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The BYD Tang could be our politicians’ next favorite SUV

It’s relatively low-key and it’s a plug-in hybrid electric vehicle

So...what existing SUV does the styling remind you of? PHOTO FROM BYD

Conspicuous consumption is so yesterday last decade. In a time when our planet’s natural resources are getting severely depleted, nobody wants to be perceived as not giving a shit about his or her carbon footprint. Especially not politicians—they whose very survival depends on public perception. Sure, most of them still want to live the life, but they want to do so in a way that doesn’t look selfish and greedy.

We tell you all this because BYD Philippines has launched the Tang plug-in hybrid SUV, and according to company managing director Mark Tieng, two of the first owners in our market are a couple of politicians: Bataan Governor Abet Garcia and Palawan Governor Jose Alvarez.

The Tang is a polished car that doesn't scream its price tag. PHOTO FROM BYD

Provincial governors can pick pretty much any luxury vehicle they want, so why would the above-mentioned officials go for the Chinese-made Tang? No idea, but we can offer a guess: The BYD Tang is far less attention-grabbing than a Toyota Land Cruiser or a BMW X5. And it’s a plug-in hybrid electric vehicle (or PHEV), which should go a long way toward convincing its owners’ constituents that they care about the environment. Let’s face it: It’s easier to cast your vote for someone who isn’t chauffeured in cars that scream corruption and profligacy.

Ignore the Chinese badge here. It's 'BYD' in our market. PHOTO FROM BYD

The Tang—powered by a 2.0-liter gasoline engine (205hp and 320Nm) and two (front and rear) 112kW electric motors—isn’t necessarily cheap at P3,288,000, but it’s a lot of car and technology for the money. Plus, it comes with a five-year warranty as well as free preventive maintenance service also for five years. Let’s just say it’s a seven-seater vehicle that doesn’t tell people that its rear passenger is a big-time douchebag who spends their taxes on gas-guzzling Land Rovers.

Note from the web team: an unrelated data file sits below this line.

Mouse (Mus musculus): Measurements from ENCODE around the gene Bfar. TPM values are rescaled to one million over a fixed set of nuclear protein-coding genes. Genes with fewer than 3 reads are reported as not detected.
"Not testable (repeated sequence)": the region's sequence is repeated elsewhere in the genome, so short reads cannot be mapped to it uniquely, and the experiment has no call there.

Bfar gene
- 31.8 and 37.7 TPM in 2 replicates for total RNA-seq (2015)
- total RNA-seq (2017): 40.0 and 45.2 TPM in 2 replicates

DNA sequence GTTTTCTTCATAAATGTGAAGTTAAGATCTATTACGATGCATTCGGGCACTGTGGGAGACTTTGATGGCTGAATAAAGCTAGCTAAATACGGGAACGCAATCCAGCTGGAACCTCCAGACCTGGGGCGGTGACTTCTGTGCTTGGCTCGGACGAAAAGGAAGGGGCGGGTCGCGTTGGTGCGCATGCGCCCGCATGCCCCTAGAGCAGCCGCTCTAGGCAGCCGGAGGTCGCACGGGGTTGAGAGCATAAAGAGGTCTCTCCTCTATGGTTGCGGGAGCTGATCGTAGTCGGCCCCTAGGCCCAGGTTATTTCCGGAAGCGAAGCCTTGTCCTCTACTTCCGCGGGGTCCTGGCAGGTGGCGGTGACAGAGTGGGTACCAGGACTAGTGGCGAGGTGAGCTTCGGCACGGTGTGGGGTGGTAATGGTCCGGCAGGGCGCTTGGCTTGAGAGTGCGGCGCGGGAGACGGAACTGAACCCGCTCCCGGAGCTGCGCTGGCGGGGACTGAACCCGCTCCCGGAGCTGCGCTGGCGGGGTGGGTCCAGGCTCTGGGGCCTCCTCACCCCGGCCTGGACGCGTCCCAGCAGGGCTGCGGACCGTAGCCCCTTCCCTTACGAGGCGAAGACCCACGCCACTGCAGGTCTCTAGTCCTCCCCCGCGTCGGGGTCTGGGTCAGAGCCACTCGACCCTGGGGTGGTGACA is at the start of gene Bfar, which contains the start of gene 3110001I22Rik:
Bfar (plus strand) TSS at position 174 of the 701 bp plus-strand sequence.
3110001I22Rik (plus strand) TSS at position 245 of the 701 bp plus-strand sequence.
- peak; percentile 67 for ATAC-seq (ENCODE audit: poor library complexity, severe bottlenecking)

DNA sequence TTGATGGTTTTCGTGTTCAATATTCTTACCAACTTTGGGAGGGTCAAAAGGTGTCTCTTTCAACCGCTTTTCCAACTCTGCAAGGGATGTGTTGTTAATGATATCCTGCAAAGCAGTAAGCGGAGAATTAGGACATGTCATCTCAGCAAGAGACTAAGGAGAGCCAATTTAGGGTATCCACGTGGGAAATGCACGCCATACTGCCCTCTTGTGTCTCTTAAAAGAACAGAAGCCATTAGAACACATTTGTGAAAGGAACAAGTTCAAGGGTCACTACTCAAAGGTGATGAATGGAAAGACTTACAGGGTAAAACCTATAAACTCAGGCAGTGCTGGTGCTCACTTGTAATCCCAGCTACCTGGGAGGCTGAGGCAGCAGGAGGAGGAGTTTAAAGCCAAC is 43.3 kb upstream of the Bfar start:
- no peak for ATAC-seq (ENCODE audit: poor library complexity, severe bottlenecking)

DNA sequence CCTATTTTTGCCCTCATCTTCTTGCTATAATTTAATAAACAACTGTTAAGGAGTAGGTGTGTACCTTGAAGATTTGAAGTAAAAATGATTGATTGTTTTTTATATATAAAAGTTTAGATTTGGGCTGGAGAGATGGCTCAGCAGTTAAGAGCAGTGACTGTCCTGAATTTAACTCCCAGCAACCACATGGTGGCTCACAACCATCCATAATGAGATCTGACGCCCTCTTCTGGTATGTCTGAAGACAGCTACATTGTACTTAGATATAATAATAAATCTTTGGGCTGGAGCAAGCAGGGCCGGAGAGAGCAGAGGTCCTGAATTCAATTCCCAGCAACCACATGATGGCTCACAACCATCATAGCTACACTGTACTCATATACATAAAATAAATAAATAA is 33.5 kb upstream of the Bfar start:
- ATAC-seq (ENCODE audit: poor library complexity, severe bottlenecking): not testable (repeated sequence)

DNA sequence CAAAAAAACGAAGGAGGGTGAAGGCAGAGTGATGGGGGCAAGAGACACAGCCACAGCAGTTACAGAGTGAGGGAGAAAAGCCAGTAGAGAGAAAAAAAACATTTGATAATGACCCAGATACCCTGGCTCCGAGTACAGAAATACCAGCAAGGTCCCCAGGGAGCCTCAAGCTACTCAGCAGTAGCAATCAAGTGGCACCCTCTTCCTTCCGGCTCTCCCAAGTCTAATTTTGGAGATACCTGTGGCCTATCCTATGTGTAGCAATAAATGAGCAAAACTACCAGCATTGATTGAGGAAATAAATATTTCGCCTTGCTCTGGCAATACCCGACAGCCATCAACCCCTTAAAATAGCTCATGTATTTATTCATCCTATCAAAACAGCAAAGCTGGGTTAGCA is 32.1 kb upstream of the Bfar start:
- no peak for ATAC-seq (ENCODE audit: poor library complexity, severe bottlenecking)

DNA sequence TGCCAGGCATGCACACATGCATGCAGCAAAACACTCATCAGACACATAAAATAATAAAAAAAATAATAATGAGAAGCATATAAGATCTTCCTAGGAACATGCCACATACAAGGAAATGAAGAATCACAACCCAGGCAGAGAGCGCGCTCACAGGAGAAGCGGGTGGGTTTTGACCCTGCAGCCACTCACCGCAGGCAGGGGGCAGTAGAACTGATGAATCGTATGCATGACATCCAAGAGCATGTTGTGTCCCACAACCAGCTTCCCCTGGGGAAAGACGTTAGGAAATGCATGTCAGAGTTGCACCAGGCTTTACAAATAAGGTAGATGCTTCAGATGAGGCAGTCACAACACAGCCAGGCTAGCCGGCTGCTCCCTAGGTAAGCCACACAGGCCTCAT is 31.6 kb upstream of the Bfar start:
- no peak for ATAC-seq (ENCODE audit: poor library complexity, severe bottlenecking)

You can charge the battery via a regular 220V power outlet. PHOTOS FROM BYD

Tieng, who told VISOR that his company had already sold the Tang’s initial batch of 12 units, said that this PHEV’s battery may be charged using a household 220V power source. Regular charging takes 10 hours, while an optional 3.3kW fast charger reduces charging time to about five hours. In full electric mode, the Tang can travel 80km, after which the internal-combustion engine kicks in.

The interior features admittedly look upscale enough. PHOTOS FROM BYD

The standard features the Philippine-market Tang comes equipped with include a six-speed automatic dual-clutch transmission, 20-inch aluminum alloy wheels, an air purification system, a panoramic sunroof, a roof rack, a 10.1-inch TFT LCD screen, nine speakers, leather seats, six airbags, tire pressure monitor, six reverse radar sensors, 360° parking-assist view, antilock brakes, electronic brake-force distribution, electronic stability program, traction control, and an electric parking brake.

The panoramic sunroof enhances your sense of roominess. PHOTOS FROM BYD

Interestingly, the Tang is also a rolling power bank that is capable of charging your appliances and gadgets when you’re off the grid. Imagine driving to a far-flung barangay whose electric posts have just been knocked down by a strong typhoon, and then offering to power up residents’ smartphones and rice cookers. That’s extra brownie points that should prove useful come election day.

Will the BYD Tang be the next favorite SUV of Filipino politicians? The answer will probably depend on whether the two governors who own one get reelected.

NOTE: The vehicle discussed in this story is the first-generation model of the BYD Tang. An all-new, next-generation version was presented earlier this year by the manufacturer in its domestic market of China. BYD Philippines managing director Mark Tieng says the new model will be available “by early 2020.”



Vernon B. Sarne

Vernon is the founder and editor-in-chief of VISOR. He has been an automotive journalist for 25 years. He became one by serendipity, walking into the office of a small publishing company and applying for a position he had no idea was for a local car magazine. The rest, as they say, is rock and roll. He writes the column ‘Spoiler’.



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